By Derek Schlennstedt
Millgrove’s Brett Robin has 10 toes, and that’s an impressive feat considering he’s spent more than 13 years competitively chopping wood wearing Dunlop Volleys.
What’s even more impressive is that three years ago, Mr Robin broke his spine when he fell two metres onto a steel bar.
Doctors told him that he might never return to the sport he loved.
Fast forward a few years and for the first time since his accident, Brett is competing at the Royal Melbourne Show.
He told the Mail that his four-year journey back to the sport has been anything but easy.
“I fell from two and half metres and landed on my tailbone on a chunk of steel,” he said.
“I worked the rest of the day but woke up at 3 o’clock the next morning not knowing what the pain was.
“It was about two and half weeks by the time I got a scan done.
“My vertebrae were snapped off in the nerve canal, which was creating all the cramps in my spine…I couldn’t sit, couldn’t lay, couldn’t stand – I was knackered.”
Following surgery on Christmas Eve, Mr Robin was told he would never return to wood-chopping, let alone be able to lift more than five kilograms.
Not only has he defied the odds and returned to competitive wood-chopping, but he has also become a strong advocate for the sport.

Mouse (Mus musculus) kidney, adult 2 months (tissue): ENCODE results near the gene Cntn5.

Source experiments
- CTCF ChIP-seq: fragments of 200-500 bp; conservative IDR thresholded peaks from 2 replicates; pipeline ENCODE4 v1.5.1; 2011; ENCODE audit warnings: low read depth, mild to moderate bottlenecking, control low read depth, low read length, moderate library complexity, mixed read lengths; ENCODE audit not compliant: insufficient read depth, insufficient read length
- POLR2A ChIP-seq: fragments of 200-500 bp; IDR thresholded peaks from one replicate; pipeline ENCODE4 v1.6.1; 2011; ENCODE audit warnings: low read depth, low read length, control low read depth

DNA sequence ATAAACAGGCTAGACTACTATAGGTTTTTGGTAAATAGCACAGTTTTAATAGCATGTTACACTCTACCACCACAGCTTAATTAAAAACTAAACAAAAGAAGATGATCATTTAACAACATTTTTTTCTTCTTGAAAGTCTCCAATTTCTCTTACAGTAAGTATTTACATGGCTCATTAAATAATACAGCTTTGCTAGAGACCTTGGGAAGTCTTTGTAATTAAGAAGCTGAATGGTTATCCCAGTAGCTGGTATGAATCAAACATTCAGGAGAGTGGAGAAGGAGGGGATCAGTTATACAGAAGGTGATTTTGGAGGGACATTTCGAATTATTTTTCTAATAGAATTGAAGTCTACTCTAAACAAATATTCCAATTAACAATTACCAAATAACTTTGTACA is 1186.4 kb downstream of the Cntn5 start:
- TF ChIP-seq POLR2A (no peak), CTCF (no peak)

He said one of the major contributors to getting back was showing his children that you couldn’t let others define what was and wasn’t possible.
“One of the hardest things to do after the operation was walking again,” he said.
“While I was down, everyone goes through a rough time, but it’s one of those things where you have to set a positive mindset and try to move forward.
“My two little kids were my reason…they’re why I pushed so hard, so I could spend time with them and show them what you can do if you set your mind to it.”
Before the accident, Mr Robin had been competitively wood chopping for more than 10 years, but since the accident he’s had to learn the sport anew.
“To get back to almost feeling like you’re learning again, that’s the hard part, but I’m back doing it and that’s the best part,” he said.
This weekend, Mr Robin will return to competitive wood chopping when he competes at the Royal Melbourne Show.
He told the Mail that he never once lost sight of his goal to return to the sport and his family, and hopes his experience can help inspire others to do the same.
“Set small goals and every time you achieve a small goal, set another one,” he said.
“For me it was just to be able to start sharpening axes again or walking places, or starting to lift light weights…I had goals of where I wanted to get back to and I’m still setting those goals.”